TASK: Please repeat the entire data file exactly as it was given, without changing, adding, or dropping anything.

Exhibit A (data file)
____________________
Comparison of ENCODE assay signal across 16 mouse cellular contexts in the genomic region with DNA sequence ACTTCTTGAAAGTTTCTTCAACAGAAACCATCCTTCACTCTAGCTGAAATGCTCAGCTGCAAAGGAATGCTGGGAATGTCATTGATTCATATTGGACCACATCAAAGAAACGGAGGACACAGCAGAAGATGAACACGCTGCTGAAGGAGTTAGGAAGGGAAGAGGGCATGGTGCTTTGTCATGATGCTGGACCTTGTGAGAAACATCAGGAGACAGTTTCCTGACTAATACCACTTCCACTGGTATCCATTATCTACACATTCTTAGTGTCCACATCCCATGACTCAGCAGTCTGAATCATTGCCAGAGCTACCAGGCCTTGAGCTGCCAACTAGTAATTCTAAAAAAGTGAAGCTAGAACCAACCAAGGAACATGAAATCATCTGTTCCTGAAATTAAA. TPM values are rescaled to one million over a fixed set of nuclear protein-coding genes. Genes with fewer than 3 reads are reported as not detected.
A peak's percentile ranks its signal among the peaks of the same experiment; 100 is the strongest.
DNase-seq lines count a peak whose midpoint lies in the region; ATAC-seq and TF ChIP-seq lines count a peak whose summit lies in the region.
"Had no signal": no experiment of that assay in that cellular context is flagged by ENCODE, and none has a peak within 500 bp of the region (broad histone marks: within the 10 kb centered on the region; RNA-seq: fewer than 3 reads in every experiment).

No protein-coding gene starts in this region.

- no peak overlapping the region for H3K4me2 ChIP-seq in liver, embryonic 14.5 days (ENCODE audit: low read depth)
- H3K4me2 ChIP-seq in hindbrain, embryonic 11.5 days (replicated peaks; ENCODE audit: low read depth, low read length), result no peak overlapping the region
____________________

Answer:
Comparison of ENCODE assay signal across 16 mouse cellular contexts in the genomic region with DNA sequence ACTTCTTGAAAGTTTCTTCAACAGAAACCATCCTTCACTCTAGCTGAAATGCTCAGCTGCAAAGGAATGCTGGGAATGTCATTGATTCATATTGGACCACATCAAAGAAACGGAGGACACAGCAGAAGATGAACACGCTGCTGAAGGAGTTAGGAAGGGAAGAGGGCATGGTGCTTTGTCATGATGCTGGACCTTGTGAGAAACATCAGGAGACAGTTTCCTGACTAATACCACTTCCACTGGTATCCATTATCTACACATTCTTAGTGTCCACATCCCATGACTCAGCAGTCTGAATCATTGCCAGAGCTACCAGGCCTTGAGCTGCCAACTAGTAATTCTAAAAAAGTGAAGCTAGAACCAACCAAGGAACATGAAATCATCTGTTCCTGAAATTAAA. TPM values are rescaled to one million over a fixed set of nuclear protein-coding genes. Genes with fewer than 3 reads are reported as not detected.
A peak's percentile ranks its signal among the peaks of the same experiment; 100 is the strongest.
DNase-seq lines count a peak whose midpoint lies in the region; ATAC-seq and TF ChIP-seq lines count a peak whose summit lies in the region.
"Had no signal": no experiment of that assay in that cellular context is flagged by ENCODE, and none has a peak within 500 bp of the region (broad histone marks: within the 10 kb centered on the region; RNA-seq: fewer than 3 reads in every experiment).

No protein-coding gene starts in this region.

- no peak overlapping the region for H3K4me2 ChIP-seq in liver, embryonic 14.5 days (ENCODE audit: low read depth)
- H3K4me2 ChIP-seq in hindbrain, embryonic 11.5 days (replicated peaks; ENCODE audit: low read depth, low read length), result no peak overlapping the region